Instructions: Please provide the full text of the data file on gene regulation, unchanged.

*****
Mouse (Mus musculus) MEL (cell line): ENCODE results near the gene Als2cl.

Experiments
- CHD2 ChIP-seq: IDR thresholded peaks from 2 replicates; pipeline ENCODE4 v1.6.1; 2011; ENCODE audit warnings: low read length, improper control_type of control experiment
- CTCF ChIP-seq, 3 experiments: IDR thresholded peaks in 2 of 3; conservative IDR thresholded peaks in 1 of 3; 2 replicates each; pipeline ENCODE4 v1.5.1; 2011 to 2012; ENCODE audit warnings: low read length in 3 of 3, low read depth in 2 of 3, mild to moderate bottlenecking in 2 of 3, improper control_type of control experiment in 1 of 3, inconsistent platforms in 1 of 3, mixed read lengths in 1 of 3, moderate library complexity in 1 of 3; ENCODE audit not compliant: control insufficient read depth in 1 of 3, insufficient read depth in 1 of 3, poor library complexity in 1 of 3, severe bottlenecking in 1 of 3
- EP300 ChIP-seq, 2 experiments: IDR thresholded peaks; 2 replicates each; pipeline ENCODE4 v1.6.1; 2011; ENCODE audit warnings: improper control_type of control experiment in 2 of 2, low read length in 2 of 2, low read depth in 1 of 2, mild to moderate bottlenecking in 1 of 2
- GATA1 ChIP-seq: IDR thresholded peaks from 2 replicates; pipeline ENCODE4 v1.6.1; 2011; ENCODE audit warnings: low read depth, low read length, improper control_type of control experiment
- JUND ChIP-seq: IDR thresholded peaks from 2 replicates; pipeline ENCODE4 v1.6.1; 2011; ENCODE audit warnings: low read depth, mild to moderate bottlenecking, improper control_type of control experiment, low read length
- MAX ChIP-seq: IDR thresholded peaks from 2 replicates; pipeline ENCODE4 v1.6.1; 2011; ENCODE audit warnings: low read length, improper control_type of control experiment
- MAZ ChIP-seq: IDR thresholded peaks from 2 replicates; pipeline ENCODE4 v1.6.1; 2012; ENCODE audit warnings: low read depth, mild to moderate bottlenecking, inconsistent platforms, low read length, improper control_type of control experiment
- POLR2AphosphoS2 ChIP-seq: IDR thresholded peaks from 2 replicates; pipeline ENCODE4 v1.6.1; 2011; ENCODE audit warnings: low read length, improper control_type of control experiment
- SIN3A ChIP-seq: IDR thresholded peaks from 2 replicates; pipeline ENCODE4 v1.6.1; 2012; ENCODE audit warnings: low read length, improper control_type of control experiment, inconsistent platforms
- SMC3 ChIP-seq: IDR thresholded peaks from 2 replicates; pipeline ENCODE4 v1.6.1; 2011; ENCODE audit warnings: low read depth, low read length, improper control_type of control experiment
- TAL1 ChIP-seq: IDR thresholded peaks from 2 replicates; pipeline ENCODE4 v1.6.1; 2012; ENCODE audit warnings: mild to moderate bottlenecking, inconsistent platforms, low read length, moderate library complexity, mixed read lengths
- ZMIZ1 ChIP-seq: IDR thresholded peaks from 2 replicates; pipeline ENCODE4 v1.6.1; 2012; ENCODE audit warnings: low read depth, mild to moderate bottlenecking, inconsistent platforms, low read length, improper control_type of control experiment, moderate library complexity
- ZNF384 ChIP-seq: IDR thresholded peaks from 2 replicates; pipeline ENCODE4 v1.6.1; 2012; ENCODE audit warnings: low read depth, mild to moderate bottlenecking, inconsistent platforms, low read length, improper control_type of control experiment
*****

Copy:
Mouse (Mus musculus) MEL (cell line): ENCODE results near the gene Als2cl.

Experiments
- CHD2 ChIP-seq: IDR thresholded peaks from 2 replicates; pipeline ENCODE4 v1.6.1; 2011; ENCODE audit warnings: low read length, improper control_type of control experiment
- CTCF ChIP-seq, 3 experiments: IDR thresholded peaks in 2 of 3; conservative IDR thresholded peaks in 1 of 3; 2 replicates each; pipeline ENCODE4 v1.5.1; 2011 to 2012; ENCODE audit warnings: low read length in 3 of 3, low read depth in 2 of 3, mild to moderate bottlenecking in 2 of 3, improper control_type of control experiment in 1 of 3, inconsistent platforms in 1 of 3, mixed read lengths in 1 of 3, moderate library complexity in 1 of 3; ENCODE audit not compliant: control insufficient read depth in 1 of 3, insufficient read depth in 1 of 3, poor library complexity in 1 of 3, severe bottlenecking in 1 of 3
- EP300 ChIP-seq, 2 experiments: IDR thresholded peaks; 2 replicates each; pipeline ENCODE4 v1.6.1; 2011; ENCODE audit warnings: improper control_type of control experiment in 2 of 2, low read length in 2 of 2, low read depth in 1 of 2, mild to moderate bottlenecking in 1 of 2
- GATA1 ChIP-seq: IDR thresholded peaks from 2 replicates; pipeline ENCODE4 v1.6.1; 2011; ENCODE audit warnings: low read depth, low read length, improper control_type of control experiment
- JUND ChIP-seq: IDR thresholded peaks from 2 replicates; pipeline ENCODE4 v1.6.1; 2011; ENCODE audit warnings: low read depth, mild to moderate bottlenecking, improper control_type of control experiment, low read length
- MAX ChIP-seq: IDR thresholded peaks from 2 replicates; pipeline ENCODE4 v1.6.1; 2011; ENCODE audit warnings: low read length, improper control_type of control experiment
- MAZ ChIP-seq: IDR thresholded peaks from 2 replicates; pipeline ENCODE4 v1.6.1; 2012; ENCODE audit warnings: low read depth, mild to moderate bottlenecking, inconsistent platforms, low read length, improper control_type of control experiment
- POLR2AphosphoS2 ChIP-seq: IDR thresholded peaks from 2 replicates; pipeline ENCODE4 v1.6.1; 2011; ENCODE audit warnings: low read length, improper control_type of control experiment
- SIN3A ChIP-seq: IDR thresholded peaks from 2 replicates; pipeline ENCODE4 v1.6.1; 2012; ENCODE audit warnings: low read length, improper control_type of control experiment, inconsistent platforms
- SMC3 ChIP-seq: IDR thresholded peaks from 2 replicates; pipeline ENCODE4 v1.6.1; 2011; ENCODE audit warnings: low read depth, low read length, improper control_type of control experiment
- TAL1 ChIP-seq: IDR thresholded peaks from 2 replicates; pipeline ENCODE4 v1.6.1; 2012; ENCODE audit warnings: mild to moderate bottlenecking, inconsistent platforms, low read length, moderate library complexity, mixed read lengths
- ZMIZ1 ChIP-seq: IDR thresholded peaks from 2 replicates; pipeline ENCODE4 v1.6.1; 2012; ENCODE audit warnings: low read depth, mild to moderate bottlenecking, inconsistent platforms, low read length, improper control_type of control experiment, moderate library complexity
- ZNF384 ChIP-seq: IDR thresholded peaks from 2 replicates; pipeline ENCODE4 v1.6.1; 2012; ENCODE audit warnings: low read depth, mild to moderate bottlenecking, inconsistent platforms, low read length, improper control_type of control experiment